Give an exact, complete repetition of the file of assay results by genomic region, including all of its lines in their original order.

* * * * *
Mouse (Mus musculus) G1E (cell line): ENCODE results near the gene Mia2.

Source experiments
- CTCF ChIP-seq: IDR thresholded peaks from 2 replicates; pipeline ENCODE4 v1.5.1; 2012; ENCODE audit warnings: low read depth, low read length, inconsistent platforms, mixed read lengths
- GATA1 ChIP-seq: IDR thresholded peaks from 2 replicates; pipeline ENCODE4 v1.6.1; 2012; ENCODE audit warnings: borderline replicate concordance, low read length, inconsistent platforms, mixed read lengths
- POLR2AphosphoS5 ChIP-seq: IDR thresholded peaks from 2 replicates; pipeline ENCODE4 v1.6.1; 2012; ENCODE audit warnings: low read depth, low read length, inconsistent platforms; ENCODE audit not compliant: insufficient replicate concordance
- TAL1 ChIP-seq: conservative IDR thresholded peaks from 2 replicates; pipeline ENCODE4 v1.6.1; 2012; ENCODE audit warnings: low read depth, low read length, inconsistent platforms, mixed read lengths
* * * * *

Mouse (Mus musculus) G1E (cell line): ENCODE results near the gene Mia2.

Source experiments
- CTCF ChIP-seq: IDR thresholded peaks from 2 replicates; pipeline ENCODE4 v1.5.1; 2012; ENCODE audit warnings: low read depth, low read length, inconsistent platforms, mixed read lengths
- GATA1 ChIP-seq: IDR thresholded peaks from 2 replicates; pipeline ENCODE4 v1.6.1; 2012; ENCODE audit warnings: borderline replicate concordance, low read length, inconsistent platforms, mixed read lengths
- POLR2AphosphoS5 ChIP-seq: IDR thresholded peaks from 2 replicates; pipeline ENCODE4 v1.6.1; 2012; ENCODE audit warnings: low read depth, low read length, inconsistent platforms; ENCODE audit not compliant: insufficient replicate concordance
- TAL1 ChIP-seq: conservative IDR thresholded peaks from 2 replicates; pipeline ENCODE4 v1.6.1; 2012; ENCODE audit warnings: low read depth, low read length, inconsistent platforms, mixed read lengths